Patent Riffs and Links: CAFC’s Micron on Venue Issues

The Federal Circuit held that the United States Supreme Court’s TC Heartland decision constituted a change in the controlling law. In re: Micron, No. 17-00138 at 13 (Fed. Cir. Nov. 15, 2017).

Federal Circuit Holds TC Heartland Is an Intervening Change in the Law | NATLAWREVIEW
Split: “the Supreme Court issued its decision in TC Heartland, overruling VE Holding and holding that the amendments to Section 1391(c) did not modify the meaning of Section 1400(b), as interpreted by Fourco.[5] After TC Heartland, defendants around the country filed motions to dismiss or transfer their cases on the ground that the cases were not brought in proper venues.[6] This resulted in ‘widespread disagreement among district courts over the change-of-law question of relevant waiver, with many courts finding litigants waived the issue by not challenging venue in their answers before TC Heartland was decided.[7]”

Federal Circuit Concludes that TC Heartland Was a Change in the Law, Reviving Venue Transfer Motions for Defendants Previously Held to Have Waived the Argument | GLOBALIPMATTERS
Split settled. “Micron Technology, Inc. asked the Federal Circuit to set aside the district court’s denial of its motion to dismiss or transfer the case for improper venue. The district court held that Micron waived its objection to venue because it failed to raise an available venue defense in its initial Rule 12 motion to dismiss, and concluded that TC Heartland was not a change in the law…The Federal Circuit disagreed. It reasoned that the Supreme Court clearly rejected V.E. Holding and concluded that the definition of ‘resides in § 1391(c) does not apply to § 1400(b). The Federal Circuit further reasoned that the Supreme Court changed the law by severing § 1400(b) from § 1391(c). As a result, the objection was not ‘available under Rule 12(g)(2) when Defendant filed its motion to dismiss in 2016, before TC Heartland came down.”

Federal Circuit: TC Heartland changed the law; pre-decision waiver of venue challenges are nullified | PATENTLYO
For the right reasoning? “…the major analytical problem with the court’s decision here is its notion that its misinterpretation of Supreme Court law is somehow ‘controlling law. Rather the Supreme Court decided the identical issue in Fourco (1957) and then in TC Heartland (2017) held the minor amendments made to the guiding statutes did not alter the holding of Fourco. In other words, the ‘controlling law this entire time has been the Supreme Court precedent…Regardless of this technicality, the rule appears now that district courts should be considering and granting improper venue decisions moving forward.”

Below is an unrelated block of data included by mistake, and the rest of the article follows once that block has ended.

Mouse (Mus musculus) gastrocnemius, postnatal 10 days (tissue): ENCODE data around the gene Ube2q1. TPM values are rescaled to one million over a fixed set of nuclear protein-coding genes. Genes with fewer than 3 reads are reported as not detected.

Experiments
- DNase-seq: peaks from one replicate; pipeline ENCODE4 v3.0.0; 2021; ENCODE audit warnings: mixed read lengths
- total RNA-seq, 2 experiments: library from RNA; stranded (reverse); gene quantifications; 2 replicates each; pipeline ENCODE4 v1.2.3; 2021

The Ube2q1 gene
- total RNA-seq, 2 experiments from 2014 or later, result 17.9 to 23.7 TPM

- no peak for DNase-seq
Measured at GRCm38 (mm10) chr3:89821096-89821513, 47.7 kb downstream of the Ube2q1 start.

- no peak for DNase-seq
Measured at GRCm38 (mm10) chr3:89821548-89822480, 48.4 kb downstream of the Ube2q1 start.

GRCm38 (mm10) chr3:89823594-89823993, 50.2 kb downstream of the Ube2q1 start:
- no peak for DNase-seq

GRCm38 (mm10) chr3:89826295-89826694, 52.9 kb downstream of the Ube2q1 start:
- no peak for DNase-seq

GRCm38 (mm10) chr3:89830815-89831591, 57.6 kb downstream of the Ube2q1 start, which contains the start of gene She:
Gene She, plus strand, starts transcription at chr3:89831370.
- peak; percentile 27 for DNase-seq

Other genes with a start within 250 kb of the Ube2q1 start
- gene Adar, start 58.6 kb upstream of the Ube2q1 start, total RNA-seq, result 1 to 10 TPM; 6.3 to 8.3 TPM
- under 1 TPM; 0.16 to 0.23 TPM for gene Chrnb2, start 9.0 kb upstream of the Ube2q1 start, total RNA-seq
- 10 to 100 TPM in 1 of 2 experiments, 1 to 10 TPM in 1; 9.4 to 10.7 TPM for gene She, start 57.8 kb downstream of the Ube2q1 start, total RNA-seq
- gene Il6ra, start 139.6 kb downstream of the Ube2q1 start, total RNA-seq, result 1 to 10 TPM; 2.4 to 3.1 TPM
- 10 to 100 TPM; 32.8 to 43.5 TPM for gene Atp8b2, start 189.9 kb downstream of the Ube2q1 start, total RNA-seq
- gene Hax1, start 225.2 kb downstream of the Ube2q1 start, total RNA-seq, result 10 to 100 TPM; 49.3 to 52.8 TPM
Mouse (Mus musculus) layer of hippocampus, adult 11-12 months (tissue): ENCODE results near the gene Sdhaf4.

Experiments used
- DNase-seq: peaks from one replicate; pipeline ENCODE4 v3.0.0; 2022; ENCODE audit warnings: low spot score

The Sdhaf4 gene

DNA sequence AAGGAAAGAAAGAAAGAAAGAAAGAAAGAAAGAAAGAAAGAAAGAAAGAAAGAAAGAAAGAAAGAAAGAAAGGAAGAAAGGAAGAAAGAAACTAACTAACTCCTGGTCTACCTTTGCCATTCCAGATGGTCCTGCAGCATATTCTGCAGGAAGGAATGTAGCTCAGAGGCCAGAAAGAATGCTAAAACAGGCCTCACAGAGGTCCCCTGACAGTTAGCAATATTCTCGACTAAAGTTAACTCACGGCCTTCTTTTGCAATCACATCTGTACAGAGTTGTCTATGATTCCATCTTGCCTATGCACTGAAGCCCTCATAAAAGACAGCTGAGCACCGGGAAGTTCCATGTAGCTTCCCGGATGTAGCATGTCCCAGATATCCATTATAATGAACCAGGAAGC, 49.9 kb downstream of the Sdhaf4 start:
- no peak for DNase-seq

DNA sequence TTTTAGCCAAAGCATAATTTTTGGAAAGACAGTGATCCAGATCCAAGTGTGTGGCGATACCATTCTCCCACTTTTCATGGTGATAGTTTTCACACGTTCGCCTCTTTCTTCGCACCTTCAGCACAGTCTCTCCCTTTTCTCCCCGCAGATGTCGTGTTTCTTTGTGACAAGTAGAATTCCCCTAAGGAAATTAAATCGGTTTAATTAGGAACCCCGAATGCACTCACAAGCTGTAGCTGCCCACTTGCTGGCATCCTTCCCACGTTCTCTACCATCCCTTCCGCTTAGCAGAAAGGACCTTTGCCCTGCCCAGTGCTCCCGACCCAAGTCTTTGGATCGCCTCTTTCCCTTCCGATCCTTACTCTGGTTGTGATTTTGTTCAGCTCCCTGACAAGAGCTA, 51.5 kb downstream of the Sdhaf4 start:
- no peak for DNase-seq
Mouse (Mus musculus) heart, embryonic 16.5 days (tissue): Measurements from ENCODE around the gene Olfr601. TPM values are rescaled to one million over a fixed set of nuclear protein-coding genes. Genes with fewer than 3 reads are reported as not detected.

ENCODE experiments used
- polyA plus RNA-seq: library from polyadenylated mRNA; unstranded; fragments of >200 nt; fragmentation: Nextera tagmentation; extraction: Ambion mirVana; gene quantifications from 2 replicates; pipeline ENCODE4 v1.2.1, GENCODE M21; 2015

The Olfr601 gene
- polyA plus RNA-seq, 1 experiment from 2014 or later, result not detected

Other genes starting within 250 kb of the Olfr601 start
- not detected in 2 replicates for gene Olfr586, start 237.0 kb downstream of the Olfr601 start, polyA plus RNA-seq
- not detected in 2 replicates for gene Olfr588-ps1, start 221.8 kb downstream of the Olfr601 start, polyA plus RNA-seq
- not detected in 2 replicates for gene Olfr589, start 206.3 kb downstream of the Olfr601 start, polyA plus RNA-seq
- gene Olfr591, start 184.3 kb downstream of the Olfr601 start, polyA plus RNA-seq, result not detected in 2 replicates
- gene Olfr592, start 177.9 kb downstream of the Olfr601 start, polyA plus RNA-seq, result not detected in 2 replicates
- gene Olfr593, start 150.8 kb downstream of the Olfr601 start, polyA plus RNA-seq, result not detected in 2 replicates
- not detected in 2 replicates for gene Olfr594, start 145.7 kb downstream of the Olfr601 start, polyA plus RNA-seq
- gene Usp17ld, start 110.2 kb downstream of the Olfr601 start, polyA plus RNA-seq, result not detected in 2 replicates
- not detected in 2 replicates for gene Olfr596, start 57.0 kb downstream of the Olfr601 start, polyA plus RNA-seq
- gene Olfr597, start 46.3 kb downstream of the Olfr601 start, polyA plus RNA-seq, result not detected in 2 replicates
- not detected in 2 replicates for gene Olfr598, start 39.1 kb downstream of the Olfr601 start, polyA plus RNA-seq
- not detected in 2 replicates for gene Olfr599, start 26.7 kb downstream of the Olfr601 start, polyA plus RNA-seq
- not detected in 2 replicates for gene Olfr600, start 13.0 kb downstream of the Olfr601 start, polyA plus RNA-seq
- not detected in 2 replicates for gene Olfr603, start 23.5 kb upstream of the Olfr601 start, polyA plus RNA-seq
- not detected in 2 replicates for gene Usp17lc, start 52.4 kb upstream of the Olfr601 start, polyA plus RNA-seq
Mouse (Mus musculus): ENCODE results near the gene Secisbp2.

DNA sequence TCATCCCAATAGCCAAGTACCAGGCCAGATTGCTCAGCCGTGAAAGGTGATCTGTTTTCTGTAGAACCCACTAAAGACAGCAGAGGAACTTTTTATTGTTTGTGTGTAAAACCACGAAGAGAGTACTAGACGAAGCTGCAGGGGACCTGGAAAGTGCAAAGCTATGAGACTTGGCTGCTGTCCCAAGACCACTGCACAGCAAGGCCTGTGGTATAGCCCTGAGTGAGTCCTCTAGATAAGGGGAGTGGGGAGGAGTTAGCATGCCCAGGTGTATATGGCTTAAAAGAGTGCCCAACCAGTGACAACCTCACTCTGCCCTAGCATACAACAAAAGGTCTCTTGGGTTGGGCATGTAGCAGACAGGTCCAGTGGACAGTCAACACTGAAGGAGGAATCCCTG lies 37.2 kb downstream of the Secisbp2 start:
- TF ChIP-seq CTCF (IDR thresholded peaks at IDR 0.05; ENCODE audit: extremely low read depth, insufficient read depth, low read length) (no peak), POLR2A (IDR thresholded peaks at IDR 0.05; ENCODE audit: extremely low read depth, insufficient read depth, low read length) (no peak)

Federal Circuit Finds TC Heartland Was an Intervening Change in the Law of Venue [11/15/2017] | FRIEDFRANK
PDF with solid analysis: “In short, although Micron has resolved the brewing tension over whether TC Heartland was an intervening change in the law, the decision opens the door for plaintiffs to argue waiver based on the courts’ ‘inherent powers to consider ‘timeliness and ‘forfeiture. Going forward, we expect numerous renewed motions to dismiss for improper venue where district courts had erroneously held that TC Heartland was not a change in the law. Plaintiffs, however, may now be able to resist those motions by invoking the courts’ ‘inherent powers to deny untimely motions.'”

CAFC states TC Heartland changed the law so venue waiver under FRCP 12(g)(2)/12(h)(1)(A) not applicable to ‘in between’ cases; but there is a remand… | IPBIZ.BLOGSPOT
The title says it all… “Micron won on the 12(g)(2) issue, which gives some guidance to district courts, BUT the venue matter is not over, so there is still uncertainty”

Federal Circuit Clarifies Venue Waiver After TC Heartland | SWIPLIT
Snell & Wilmer blog:“Recognizing that there has been ‘considerable litigation producing disparate results after TC Heartland, the Federal Circuit held that TC Heartland represents a fundamental change in the controlling law established by the Federal Circuit’s 1990 decision in V.E. Holdings Corp. v. Johnson Gas Appliance Co. The result: defendants may raise defenses to patent infringement claims based on improper venue even if they failed to raise the defense in motions filed before TC Heartland. But the Federal Circuit left open the possibility that district courts can exercise their inherent authority to find waiver in certain circumstances, though the decision leaves unanswered numerous questions concerning the extent of permissible discretion.”

Patent Venue Ruling Gives Another Chance to Transfer Cases | BIGLAWBUSINESS
Some attorneys’ commentary: “The forfeiture discussion may have been the court’s way of reminding courts about the other considerations involved, such as whether granting a motion would be equitable, Rizzolo said…Micron filed its motion about a week after TC Heartland, but if it had, for example, waited months until the eve of trial instead, then the court might say that it would be unfair to grant the request, he said…The Federal Circuit may also be taking the opportunity to emphasize that district court judges have a lot of power and discretion to manage their cases, Jacobs said.”